DIY Sanding Floorboards

Updated February 21, 2017

If the floorboards of your house are old, it might be time to give them a fresh coat of stain and reseal them. To prepare them for this, you must first sand the floorboards down to the bare wood to get rid of the old surface and expose the fresh wood that will absorb the new finish. Sanding a room's floorboards will normally take an afternoon's worth of time and a few pieces of equipment.


The main piece of equipment you'll need for sanding floors is a floor sander. This is a very heavy, standing machine about the size of a big vacuum cleaner or a small lawnmower. It contains a motor which vibrates or rotates a piece of sandpaper quickly over a large area of floor. Floor sanders come in several varieties - drum, belt, orbital, disc - and can be rented at most home-improvement stores. Each type of sander has its pros and cons - talk to the rental department about which type will best suit your needs.

Some people may find the floor sander to be a bit unwieldy. For small projects, or if you have a lot of patience, you can use a smaller hand-held belt sander, which does pretty much the same thing as the stand-up machines, but on a smaller scale. Also, you may need an edger if your main sander is too large to run flush along the walls or reach into corners.


You will have to make several passes over the floor with increasingly fine sandpaper to get a smooth surface. Your floor sander will take specially fit sandpaper, and you will use four different grades of sandpaper total: 20 to 36-grit, 50 to 60-grit, 80 to 100-grit, and 100 to 120-grit. Pick up the appropriate paper when you rent the sander. Install and change the sandpaper carefully, while the sander is unplugged.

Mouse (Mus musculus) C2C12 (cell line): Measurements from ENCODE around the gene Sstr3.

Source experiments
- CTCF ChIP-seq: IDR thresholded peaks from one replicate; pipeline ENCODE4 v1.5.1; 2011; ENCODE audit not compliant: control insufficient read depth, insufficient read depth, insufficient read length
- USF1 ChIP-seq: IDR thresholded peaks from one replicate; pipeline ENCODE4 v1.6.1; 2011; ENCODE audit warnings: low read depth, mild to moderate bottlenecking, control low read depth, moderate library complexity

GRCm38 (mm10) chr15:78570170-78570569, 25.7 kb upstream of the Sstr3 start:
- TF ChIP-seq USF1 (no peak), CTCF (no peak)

Sanders are extremely noisy, and even with dust collecting bags, they can generate a lot of wood dust. So wear ear protection, goggles and a construction mask. Close or cover doors to other areas of the house, and open the windows - try putting a box fan in the frame of an open window to draw out dust. Drape sheets over any permanent fixtures.

The First Pass

For the first pass, install 20 to 36-grit paper: it's a coarse grit used to take off existing stain and varnish. Start in one corner of the room and slowly work your way across the room to the other side. Work your way back and forth across the room in rows, overlapping the previous row by one board. This should get the majority of the existing stain off. You may have to sand next to the wall manually or with an edger, as it can be difficult to get the large sander that close to the wall.

Smoothing and Polishing

Repeat this process three more times. Each pass, use a finer grade of sandpaper. First, switch to 50 to 60-grit, then 80 to 100-grit, and finally 100 to 120-grit sandpaper. Each pass will leave scratches, and the next finer grade will make them shallower, but you have to go from the rough to fine sandpaper in gradual layers. Also, as you are sanding, make sure to keep the sander moving steadily across the floor and do not pause it over one spot, or it will dig into the wood. If you are not careful, you will end up putting a hole or dent in your floor that cannot be repaired.

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About the Author

R.L. Cultrona is a San Diego native and a graduate of San Diego State University. She holds a Bachelor of Arts in theater, television and film with a minor in communications and political science. She began writing online instructional articles in June 2009.